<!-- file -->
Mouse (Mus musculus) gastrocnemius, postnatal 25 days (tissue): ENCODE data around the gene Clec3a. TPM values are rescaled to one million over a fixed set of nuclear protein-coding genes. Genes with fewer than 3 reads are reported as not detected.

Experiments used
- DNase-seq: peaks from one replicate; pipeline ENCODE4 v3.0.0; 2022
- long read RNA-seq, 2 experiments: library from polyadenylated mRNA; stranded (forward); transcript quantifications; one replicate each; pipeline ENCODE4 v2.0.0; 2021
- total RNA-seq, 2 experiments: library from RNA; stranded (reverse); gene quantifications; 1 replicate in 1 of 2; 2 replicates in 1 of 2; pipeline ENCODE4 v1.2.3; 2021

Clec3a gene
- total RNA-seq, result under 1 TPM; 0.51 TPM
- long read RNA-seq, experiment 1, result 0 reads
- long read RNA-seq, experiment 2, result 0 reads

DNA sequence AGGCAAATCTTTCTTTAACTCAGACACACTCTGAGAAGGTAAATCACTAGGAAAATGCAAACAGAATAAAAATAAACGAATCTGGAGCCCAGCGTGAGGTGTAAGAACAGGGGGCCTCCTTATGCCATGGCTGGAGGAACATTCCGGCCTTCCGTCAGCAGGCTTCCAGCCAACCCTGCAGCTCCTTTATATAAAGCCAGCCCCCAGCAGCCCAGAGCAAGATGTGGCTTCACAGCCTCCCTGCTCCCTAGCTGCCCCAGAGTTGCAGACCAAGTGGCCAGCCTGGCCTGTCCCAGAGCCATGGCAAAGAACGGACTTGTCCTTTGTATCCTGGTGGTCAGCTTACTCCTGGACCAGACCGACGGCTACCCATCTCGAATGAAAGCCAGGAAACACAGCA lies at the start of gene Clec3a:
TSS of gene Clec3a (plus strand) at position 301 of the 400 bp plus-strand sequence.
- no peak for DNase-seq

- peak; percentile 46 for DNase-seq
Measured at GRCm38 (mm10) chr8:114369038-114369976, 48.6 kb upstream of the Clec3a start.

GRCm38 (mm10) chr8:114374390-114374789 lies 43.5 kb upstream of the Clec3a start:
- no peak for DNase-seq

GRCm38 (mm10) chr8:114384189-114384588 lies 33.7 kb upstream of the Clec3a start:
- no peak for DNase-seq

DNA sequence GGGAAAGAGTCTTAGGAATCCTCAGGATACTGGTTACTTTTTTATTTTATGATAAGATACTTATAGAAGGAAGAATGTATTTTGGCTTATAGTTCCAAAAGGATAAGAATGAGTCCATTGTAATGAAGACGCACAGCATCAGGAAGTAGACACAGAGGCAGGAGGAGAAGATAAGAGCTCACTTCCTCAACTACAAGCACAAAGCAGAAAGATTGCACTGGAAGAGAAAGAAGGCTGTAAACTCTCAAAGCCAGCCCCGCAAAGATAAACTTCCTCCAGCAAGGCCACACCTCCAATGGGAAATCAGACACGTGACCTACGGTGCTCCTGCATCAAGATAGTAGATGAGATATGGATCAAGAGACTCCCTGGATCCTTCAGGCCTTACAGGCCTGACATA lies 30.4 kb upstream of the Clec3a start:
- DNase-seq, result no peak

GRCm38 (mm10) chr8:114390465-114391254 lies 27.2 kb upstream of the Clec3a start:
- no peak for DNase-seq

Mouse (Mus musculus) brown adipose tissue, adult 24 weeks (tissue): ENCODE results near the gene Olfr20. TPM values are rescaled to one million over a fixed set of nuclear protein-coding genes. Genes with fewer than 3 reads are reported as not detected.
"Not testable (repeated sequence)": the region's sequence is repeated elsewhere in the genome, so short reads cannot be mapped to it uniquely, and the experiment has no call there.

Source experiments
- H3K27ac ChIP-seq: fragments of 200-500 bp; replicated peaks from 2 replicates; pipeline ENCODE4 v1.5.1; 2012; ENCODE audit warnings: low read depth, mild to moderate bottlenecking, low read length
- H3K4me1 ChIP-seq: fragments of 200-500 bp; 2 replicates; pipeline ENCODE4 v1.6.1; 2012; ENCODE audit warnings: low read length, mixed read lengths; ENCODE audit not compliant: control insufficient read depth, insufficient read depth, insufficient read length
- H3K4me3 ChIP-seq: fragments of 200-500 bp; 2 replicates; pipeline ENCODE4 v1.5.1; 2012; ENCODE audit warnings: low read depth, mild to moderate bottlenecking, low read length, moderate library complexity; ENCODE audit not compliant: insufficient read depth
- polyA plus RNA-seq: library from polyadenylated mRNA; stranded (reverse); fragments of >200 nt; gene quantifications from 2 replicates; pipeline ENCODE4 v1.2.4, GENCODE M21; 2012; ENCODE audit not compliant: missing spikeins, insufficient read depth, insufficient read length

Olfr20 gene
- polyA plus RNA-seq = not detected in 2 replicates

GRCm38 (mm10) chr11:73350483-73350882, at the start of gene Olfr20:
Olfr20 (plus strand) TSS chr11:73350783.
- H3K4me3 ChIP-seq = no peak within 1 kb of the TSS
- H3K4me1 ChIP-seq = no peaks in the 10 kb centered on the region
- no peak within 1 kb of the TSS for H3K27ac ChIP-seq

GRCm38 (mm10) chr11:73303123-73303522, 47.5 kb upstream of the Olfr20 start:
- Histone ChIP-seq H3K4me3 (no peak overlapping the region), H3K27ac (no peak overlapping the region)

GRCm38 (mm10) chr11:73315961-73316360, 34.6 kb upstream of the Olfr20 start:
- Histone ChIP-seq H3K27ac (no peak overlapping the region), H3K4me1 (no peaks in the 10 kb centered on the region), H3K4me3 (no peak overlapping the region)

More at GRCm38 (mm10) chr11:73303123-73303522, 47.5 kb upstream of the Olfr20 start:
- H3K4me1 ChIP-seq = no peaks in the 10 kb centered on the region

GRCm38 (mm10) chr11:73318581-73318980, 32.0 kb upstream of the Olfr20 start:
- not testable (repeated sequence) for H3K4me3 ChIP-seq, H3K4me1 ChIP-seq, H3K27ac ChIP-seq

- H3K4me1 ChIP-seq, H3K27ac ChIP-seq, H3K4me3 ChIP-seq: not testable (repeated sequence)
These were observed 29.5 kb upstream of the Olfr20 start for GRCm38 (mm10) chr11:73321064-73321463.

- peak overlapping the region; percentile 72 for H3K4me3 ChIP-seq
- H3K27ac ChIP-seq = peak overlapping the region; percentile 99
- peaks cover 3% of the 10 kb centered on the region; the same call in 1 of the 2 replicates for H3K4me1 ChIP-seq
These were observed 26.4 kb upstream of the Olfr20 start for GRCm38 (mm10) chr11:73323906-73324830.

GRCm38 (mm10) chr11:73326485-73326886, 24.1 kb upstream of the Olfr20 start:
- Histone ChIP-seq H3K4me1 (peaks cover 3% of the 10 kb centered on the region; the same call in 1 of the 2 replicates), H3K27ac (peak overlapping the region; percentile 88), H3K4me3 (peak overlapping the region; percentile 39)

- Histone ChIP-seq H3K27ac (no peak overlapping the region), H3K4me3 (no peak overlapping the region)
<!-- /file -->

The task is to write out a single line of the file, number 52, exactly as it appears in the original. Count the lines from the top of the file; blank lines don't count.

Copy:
- Histone ChIP-seq H3K4me1 (peaks cover 3% of the 10 kb centered on the region; the same call in 1 of the 2 replicates), H3K27ac (peak overlapping the region; percentile 88), H3K4me3 (peak overlapping the region; percentile 39)